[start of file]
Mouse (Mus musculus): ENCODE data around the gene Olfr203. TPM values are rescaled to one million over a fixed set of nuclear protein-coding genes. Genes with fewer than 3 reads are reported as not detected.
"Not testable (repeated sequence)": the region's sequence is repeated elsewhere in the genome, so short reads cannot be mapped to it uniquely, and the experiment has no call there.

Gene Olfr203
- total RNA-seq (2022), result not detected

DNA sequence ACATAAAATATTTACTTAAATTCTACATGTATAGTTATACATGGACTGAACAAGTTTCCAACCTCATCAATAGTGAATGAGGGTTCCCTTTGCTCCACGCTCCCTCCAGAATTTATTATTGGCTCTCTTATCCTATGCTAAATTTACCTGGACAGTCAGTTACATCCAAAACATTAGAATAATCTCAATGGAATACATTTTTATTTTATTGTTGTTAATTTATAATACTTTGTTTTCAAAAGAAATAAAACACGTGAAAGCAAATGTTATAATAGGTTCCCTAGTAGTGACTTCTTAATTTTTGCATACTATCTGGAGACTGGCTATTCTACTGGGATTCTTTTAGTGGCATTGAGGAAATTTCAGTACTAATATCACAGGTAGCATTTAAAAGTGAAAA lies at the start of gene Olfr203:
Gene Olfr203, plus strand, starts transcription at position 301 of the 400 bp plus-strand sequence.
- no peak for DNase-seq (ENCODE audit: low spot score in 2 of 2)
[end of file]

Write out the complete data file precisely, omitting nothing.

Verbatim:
Mouse (Mus musculus): ENCODE data around the gene Olfr203. TPM values are rescaled to one million over a fixed set of nuclear protein-coding genes. Genes with fewer than 3 reads are reported as not detected.
"Not testable (repeated sequence)": the region's sequence is repeated elsewhere in the genome, so short reads cannot be mapped to it uniquely, and the experiment has no call there.

Gene Olfr203
- total RNA-seq (2022), result not detected

DNA sequence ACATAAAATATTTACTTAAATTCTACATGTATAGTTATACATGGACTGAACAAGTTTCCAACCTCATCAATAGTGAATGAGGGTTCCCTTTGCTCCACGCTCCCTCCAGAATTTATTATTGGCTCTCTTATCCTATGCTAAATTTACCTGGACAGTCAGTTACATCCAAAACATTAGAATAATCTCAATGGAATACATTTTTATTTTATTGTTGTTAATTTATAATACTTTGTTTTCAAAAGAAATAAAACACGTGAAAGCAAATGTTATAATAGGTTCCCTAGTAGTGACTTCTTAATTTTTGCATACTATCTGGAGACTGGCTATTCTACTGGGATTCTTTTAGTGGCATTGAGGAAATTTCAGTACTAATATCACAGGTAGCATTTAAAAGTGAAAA lies at the start of gene Olfr203:
Gene Olfr203, plus strand, starts transcription at position 301 of the 400 bp plus-strand sequence.
- no peak for DNase-seq (ENCODE audit: low spot score in 2 of 2)